Sometimes I’ve got to get away.
Like now. Stuck in England with the November blues. Unemployed. Living in a squalid cupboard in my parents’ poky bungalow because I can’t afford to rent. I’m literally living out of a suitcase because I have nowhere else to put my stuff. My car is falling apart, with more than 100,000 miles on the clock. It brays like a fatigued mule, protesting extinction with its last breath or begging for a bullet to put it out of its misery. My job applications are swallowed up by the void of cyberspace, which occasionally vomits a rejection letter back at me. I’m at the point where I have to consider taking any old rubbish job just to scrape together some capital. My life is on hold. I can’t take the language and software classes I want to take. Can’t do anything much at all.
This whole situation is far from ideal. I feel inspiration ebbing away. I can’t write to save my life. I spend hours trying to thrash my thoughts out. Every sentence leaves me drained, as though I’ve chiselled it into a slab of granite using a toothpick. My words, which creep like inky mould over the pages of my notebook, fail to reflect the turbulence of my mind. I’m dogged by frustration. Smothered by futility. I’m heavily caffeinated but could use a beer or two. Been sitting in Café Nero, headphones on, brutalising my ears with the penetrating beats of Slum Village and A Tribe Called Quest. But my mood calls for something a little more aggressive so I’m switching to Odd Future. This is what it’s come to. I’m a mellow guy and normally Odd Future’s degenerative lyrics repel me.
It’s at times like these where I want to catch a flight to some place or put more miles on the clock of my knackered old Vauxhall Astra. More and more I find myself thinking about Beijing, which was my home for nearly three years until I returned to England in March. Although that life had its own set of inconveniences and disadvantages my mind cunningly glosses over those details and selects the more pleasant experiences with the result that my memories of Beijing are a gilded version of the truth. ‘I was better off there’, I think to myself, ‘that existence was more fulfilling than this one’. And perhaps there is some truth in those thoughts.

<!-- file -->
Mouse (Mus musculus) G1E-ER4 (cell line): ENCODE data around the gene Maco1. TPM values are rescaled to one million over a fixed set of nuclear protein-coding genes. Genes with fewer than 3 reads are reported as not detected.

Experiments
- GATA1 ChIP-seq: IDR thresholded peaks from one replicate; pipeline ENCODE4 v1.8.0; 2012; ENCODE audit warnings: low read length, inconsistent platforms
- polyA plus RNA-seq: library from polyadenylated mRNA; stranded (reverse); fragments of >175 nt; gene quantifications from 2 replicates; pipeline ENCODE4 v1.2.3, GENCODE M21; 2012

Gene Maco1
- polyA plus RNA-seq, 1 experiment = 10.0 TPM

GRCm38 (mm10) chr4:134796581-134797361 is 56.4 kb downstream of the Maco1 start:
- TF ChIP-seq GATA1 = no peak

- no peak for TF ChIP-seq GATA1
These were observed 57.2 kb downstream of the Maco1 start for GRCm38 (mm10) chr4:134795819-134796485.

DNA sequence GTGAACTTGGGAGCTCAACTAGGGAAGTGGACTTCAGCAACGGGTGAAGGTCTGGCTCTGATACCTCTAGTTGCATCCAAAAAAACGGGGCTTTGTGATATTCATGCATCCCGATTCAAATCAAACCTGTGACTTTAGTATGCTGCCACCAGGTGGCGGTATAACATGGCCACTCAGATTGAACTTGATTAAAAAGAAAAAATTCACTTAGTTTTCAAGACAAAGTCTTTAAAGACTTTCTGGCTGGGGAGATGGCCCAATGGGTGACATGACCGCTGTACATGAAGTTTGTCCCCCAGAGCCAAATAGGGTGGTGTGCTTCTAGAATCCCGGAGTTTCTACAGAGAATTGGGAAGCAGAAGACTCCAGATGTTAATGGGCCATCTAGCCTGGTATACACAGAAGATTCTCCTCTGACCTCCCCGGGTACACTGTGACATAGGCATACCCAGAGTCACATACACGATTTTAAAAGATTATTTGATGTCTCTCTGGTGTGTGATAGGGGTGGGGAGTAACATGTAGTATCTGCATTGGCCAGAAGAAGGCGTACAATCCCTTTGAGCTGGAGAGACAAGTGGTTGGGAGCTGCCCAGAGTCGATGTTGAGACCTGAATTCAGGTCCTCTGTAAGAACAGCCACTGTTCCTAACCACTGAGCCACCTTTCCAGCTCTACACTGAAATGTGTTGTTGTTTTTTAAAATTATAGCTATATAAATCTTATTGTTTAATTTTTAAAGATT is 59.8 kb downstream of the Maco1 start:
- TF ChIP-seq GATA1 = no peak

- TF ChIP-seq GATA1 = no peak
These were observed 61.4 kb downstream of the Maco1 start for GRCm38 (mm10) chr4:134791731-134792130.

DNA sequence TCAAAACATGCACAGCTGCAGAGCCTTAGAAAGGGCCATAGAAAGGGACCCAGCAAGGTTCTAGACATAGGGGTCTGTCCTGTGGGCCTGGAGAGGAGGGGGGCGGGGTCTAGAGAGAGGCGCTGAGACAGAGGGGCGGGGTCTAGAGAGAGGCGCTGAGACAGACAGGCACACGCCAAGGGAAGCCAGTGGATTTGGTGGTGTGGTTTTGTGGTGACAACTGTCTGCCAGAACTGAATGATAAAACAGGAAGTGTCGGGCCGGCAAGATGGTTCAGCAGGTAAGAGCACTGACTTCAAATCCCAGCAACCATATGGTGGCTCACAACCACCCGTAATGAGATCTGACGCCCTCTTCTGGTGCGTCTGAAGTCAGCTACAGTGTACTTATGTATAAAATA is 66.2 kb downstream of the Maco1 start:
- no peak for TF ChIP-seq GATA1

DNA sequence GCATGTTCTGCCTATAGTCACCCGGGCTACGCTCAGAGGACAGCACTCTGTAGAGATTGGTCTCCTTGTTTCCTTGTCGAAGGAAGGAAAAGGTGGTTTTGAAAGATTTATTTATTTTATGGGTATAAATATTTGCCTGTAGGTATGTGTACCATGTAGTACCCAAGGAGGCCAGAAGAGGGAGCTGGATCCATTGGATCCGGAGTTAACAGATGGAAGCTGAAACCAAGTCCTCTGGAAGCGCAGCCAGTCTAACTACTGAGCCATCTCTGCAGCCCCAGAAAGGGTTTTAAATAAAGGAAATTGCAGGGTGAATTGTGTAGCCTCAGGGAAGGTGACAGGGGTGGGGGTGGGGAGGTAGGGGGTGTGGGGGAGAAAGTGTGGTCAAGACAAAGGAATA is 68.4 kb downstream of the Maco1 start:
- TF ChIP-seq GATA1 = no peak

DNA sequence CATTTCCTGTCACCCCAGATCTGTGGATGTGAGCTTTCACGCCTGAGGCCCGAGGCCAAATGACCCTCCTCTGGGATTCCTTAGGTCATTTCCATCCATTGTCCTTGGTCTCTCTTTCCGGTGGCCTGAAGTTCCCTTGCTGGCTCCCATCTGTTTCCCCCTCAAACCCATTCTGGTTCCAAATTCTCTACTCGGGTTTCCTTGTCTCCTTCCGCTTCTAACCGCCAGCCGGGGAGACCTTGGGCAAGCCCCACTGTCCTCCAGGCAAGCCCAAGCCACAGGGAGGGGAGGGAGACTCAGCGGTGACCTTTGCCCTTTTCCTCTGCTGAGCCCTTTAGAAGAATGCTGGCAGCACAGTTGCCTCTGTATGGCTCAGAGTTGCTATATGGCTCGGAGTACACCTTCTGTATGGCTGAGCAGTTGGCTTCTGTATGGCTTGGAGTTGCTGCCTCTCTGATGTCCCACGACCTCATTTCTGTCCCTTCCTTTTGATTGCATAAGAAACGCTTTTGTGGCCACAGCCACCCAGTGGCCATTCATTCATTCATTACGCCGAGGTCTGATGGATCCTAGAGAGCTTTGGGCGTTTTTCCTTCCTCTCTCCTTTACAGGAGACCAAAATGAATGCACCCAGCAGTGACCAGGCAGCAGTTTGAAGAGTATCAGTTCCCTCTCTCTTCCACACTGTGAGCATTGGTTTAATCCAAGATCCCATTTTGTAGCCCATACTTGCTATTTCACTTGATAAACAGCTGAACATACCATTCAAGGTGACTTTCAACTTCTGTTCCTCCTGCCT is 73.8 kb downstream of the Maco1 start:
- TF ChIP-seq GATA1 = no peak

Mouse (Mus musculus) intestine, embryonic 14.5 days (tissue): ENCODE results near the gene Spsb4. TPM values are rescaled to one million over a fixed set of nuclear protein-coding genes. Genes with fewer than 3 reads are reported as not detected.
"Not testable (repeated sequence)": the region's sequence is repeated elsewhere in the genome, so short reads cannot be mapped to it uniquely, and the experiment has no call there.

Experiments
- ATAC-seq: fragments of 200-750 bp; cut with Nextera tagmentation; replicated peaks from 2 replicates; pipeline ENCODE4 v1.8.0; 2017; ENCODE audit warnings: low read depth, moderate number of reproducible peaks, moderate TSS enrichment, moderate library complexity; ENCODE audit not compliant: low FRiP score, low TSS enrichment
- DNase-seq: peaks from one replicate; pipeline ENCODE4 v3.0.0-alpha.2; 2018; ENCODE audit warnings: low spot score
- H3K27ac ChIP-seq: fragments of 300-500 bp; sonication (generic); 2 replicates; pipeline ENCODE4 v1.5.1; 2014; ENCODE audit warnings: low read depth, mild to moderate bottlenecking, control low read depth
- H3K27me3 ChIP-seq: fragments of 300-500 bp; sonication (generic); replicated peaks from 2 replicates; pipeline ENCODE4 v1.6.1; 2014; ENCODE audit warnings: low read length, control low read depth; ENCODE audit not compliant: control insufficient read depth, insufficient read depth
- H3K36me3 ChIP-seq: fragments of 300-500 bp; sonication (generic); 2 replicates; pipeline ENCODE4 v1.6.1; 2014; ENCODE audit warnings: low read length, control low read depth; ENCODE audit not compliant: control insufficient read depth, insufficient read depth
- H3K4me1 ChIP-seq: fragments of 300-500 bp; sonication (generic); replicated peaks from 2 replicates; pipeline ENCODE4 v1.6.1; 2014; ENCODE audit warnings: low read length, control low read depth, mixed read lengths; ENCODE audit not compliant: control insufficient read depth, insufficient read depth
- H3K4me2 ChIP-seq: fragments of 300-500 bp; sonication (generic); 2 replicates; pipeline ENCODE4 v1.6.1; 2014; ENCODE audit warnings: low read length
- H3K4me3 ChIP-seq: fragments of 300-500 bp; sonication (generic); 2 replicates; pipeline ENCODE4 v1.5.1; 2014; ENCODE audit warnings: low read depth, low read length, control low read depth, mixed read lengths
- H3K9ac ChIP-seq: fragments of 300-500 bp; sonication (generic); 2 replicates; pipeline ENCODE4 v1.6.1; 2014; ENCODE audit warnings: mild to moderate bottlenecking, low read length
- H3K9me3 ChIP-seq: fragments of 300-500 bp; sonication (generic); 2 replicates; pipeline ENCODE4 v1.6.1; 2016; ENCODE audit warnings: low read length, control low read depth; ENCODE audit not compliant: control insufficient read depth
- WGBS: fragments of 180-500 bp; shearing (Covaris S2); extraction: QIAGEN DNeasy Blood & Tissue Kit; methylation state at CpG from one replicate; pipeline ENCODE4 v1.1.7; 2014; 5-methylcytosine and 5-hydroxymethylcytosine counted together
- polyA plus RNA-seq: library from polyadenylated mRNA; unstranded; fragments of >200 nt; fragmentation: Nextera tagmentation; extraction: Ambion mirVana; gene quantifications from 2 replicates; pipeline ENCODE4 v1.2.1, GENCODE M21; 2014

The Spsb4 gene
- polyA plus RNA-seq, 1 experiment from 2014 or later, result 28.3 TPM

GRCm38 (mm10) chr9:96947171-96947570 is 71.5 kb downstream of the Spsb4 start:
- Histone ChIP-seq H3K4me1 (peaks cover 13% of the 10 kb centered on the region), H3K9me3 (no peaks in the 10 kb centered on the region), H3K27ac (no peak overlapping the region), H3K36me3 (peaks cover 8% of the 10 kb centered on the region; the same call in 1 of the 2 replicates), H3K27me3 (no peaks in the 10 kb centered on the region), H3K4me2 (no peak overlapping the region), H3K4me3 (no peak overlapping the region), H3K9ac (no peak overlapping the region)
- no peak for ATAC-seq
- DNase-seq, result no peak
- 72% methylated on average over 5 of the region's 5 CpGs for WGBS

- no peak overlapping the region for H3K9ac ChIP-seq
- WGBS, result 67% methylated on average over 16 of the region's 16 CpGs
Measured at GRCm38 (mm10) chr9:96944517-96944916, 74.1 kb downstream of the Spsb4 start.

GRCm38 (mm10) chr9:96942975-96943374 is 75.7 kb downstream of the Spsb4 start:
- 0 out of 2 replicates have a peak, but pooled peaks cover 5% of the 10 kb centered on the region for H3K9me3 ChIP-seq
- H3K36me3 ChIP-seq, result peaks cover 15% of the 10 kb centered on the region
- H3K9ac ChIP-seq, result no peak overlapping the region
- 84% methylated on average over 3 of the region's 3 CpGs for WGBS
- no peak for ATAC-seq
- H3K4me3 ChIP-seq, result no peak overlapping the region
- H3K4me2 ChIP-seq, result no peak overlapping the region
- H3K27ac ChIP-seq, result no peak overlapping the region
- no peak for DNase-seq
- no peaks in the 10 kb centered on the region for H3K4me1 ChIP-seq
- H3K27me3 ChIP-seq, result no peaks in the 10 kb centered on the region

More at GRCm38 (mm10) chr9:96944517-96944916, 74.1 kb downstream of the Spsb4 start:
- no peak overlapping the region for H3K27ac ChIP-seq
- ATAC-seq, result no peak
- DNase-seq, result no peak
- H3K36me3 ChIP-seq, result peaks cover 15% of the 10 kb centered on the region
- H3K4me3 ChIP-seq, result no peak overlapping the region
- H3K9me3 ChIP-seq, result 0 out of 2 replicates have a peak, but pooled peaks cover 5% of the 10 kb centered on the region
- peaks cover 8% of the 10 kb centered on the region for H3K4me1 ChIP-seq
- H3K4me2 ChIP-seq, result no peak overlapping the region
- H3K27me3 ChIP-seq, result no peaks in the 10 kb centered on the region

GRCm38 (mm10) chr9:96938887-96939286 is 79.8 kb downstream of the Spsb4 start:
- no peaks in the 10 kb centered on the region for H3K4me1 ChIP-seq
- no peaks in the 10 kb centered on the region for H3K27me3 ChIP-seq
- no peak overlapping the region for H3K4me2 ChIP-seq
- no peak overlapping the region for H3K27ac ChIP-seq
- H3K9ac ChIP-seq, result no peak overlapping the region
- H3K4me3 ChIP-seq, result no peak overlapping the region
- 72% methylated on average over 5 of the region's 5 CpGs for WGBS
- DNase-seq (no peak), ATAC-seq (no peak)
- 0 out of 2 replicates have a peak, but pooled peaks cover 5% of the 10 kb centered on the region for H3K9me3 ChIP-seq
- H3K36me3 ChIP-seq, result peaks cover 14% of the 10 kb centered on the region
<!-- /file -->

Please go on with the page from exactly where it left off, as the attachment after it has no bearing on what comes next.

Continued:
But to be honest Beijing has very little to do with how I feel right now. I know Beijing is no Shangri-La. I just want to get away; to ESCAPE to any old place. Recently I remembered I have 21,500 airmiles in my Emirates membership account. Those airmiles can get me to Europe and back. I’m tempted to abandon my job-hunt and get my kicks in the continent. I’ve already accepted an invitation to take a paid trip to Iraq in January. A friend of mine recently started teaching music out there and needs someone to help him move his books and equipment. It was an offer I couldn’t refuse.
The thing is I need some excitement to break up this humdrum existence. I can’t take the monotony anymore. The emptiness is destroying me. The future oppresses me. The prospect of being stuck in a lousy job from nine to five haunts me. The pressures of building up a stable career weigh heavily on me and the thought of getting married and looking after a family doesn’t inspire me too much. Is all this merely indicative of a failure on my part to integrate into society and lead an ordinary settled life? Does this urge to run away make me a coward? Am I simply unable to face the realities of adult life? As a guy saddled with low self-esteem perhaps I travel merely to avoid facing who I am.
I’m reminded of a conversation I had with a high-school friend back in the summer. We were walking down 34th Street in Manhattan, heading for the Staten Island ferry. My friend, who I hadn’t seen in seven years or so, was talking about her recent wanderings around the USA. She’s a New Zealander who grew up in Bangladesh, went to school in India (with me) and is now in Baltimore researching a cure for African sleeping sickness as part of her PhD. Suffice to say she knows a thing or two about travel.